Masterpieces of titans rendered by two masters / Miscellaneous brevities


Masterpieces of titans were interpreted by two masters at Friday’s concert in the CCP main theater. In the review which follows, the statement will be elaborated on.

Nothing can be more imaginative, original or innovative than the use of dances in slow, measured rhythms for an elegy or lament. But Ravel did just that in Tombeau (tomb) de Couperin, an elegy or lament for soldiers who had died in World War I and for his beloved mother.

The printed program states that the four pieces — a Prelude and the dances (Forlane, Minuet, Rigaudon) — are a tour de force of instrumental finesse in the orchestral setting. The restraint, the refined tonalities, the long, controlled legatos and pianissimos which conductor Olivier Ochanine drew from the Philippine Philharmonic Orchestra, particularly from the strings, constituted a veritable tour de force likewise. The rendition revealed, eloquently and elegantly, Ravel’s complete domination of his medium, his economy of means and Ochanine’s own firm grasp of instrumentation.

Musicologists have long claimed that Beethoven’s Concerto No. 4 in G Major “yields to none of the others in immediacy of appeal.” Further, that “although it does not offer virtuosos such an excellent chance to show off as the Fifth, it is flawlessly constructed, original in detail and inspired in melody.”

Notwithstanding the foregoing quote, international pianist Ariel Dechosa converted the Concerto into a virtuoso piece. Its unprecedented opening by the pianist already heralded a masterful rendition. With sparkling notes, Dechosa gave the first movement, allegro moderato, a powerful, fiery, thunderous interpretation as he did to the finale of Beethoven’s subtle, complex development, while revealing vast technical resources. Dechosa traced Beethoven’s grand design, depth of thought and richness of detail with clarity, precision and amazing fluency.

Gradations in dynamics led to the vivace that was as powerful, fiery and thunderous as the first movement.

For its part, the PPO, rising to magisterial heights, sustained a vivid, spirited dialogue with the soloist, and it was clear that the musical exchange was between two masters: Ochanine and Dechosa, the former heartily applauding the latter at the end of the performance.

In Rachmaninoff’s Symphony No. 2 in E Minor, a long, extended, predominantly melancholic work, the strings and winds in the opening Largo Allegro Moderato led to a shattering climax. As the highly expressive slow movement engaged the violas, the clarinet and the oboe, the somber mood deepened, becoming more poignant.

The winds then struck a march, the violins played octaves. Themes from the earlier movements ended in an overwhelming finale under Ochanine’s baton. The various sections had entered into a most lively, spirited interaction. The musical content of each movement was conveyed with utmost vibrancy, forceful tuttis coming in-between. Rachmaninoff having been served magnificently, Ochanine asked the principals of each section to take a richly deserved bow. The prolonged applause brought on a charming, joyous medley of Christmas carols which captured the spirit of the season.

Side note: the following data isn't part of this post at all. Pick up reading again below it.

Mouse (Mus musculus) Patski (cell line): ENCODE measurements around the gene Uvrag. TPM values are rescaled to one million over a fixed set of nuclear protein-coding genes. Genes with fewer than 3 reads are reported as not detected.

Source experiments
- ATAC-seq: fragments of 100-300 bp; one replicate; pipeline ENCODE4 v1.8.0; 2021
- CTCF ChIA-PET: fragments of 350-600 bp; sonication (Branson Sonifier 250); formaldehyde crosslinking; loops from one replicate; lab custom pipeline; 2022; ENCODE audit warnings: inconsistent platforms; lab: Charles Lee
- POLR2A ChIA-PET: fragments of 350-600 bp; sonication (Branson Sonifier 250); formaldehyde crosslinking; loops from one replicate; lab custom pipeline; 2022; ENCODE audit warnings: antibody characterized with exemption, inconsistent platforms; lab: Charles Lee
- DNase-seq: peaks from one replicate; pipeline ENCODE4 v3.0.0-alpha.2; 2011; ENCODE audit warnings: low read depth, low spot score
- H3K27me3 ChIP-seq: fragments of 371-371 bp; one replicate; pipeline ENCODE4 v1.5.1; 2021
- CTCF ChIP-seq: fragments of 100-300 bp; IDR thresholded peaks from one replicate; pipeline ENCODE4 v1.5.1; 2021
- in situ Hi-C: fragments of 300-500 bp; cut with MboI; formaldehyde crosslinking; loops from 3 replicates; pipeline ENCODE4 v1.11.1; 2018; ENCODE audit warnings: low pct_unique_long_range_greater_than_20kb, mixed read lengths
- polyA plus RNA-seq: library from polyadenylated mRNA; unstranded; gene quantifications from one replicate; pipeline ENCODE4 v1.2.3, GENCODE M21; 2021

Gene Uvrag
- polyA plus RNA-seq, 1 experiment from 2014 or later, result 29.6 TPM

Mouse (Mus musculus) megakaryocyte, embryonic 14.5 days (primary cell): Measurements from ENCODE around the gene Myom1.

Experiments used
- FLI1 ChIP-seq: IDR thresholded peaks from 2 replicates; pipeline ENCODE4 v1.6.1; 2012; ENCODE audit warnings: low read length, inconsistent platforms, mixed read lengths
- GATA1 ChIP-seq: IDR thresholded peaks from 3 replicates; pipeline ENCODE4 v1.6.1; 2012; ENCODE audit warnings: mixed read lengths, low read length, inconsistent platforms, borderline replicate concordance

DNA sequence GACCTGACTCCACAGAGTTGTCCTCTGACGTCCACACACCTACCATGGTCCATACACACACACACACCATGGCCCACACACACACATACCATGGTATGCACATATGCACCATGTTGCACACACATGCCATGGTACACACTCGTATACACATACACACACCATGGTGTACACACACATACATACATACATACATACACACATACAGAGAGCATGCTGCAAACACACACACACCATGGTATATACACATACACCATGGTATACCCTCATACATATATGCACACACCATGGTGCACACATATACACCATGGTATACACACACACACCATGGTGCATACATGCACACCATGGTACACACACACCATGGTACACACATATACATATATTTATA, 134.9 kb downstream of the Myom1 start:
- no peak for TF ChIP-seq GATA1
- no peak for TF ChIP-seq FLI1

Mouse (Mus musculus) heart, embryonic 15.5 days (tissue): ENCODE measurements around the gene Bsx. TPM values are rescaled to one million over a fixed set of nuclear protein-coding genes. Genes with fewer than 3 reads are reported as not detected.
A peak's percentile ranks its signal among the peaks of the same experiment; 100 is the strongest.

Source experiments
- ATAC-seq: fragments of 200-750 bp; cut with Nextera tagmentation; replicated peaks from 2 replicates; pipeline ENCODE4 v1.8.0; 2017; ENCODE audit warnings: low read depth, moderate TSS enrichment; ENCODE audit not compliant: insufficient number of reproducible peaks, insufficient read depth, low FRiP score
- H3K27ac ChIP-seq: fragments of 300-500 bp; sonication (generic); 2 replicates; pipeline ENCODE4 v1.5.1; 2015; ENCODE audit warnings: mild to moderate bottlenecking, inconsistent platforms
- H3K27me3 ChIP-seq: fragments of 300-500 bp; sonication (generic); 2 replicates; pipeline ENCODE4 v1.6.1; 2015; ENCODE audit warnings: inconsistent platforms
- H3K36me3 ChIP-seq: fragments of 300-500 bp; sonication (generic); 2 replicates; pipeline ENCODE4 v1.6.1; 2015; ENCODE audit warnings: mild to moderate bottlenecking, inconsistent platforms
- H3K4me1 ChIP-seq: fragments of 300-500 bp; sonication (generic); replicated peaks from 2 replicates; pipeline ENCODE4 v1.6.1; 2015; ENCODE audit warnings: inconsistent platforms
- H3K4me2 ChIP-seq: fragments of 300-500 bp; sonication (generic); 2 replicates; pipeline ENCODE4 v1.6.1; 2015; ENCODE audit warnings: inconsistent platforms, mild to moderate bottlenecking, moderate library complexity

* * *

Sr. Anunciata Sta. Ana, dean of music of St. Paul University’s College of Music, had the honor and privilege of conducting the St. Paul U. and Sta. Isabel College choirs at the mass celebrated in the Manila Cathedral for the installation of Archbishop Luis Antonio Tagle, D.D., who succeeded Gaudencio Cardinal Rosales.

* * *

Ms. Maria Rosa “Bing” Nieva Carrion launched her book “Asian Leaders” at the Dusit Thani grand ballroom. The leaders are Sen. Benigno Aquino, SC Chief Justice Renato Corona, Sen. Loren Legarda, CB Governor Amando Tetangco, Mrs. Rajashere Birla of India, Joselito D. Campos, Tan Sri Lim Kok Thay of Malaysia, Thanpuying Chanut Pujaoui of Thailand, Washington Sycip, Andrew L. Tan and Mrs. Cynthia Villar.

Coloratura soprano Fame Flores, a scholar of George Yang’s Klassikal Music Foundation, sent me a notice of a concert featuring her and two other singers at the CCP main theater. Owing to the many invitations I receive, I saw the announcement a day after the concert.

Fame vastly impressed the audience at the Johann Strauss Society of the Philippines musical.

The versatile Ivi Avellana Cosio, visual artist, actress and developing opera singer, gave a recital which I missed. Ivi, with a rather small dulcet voice, sings with moving expression and clear diction.











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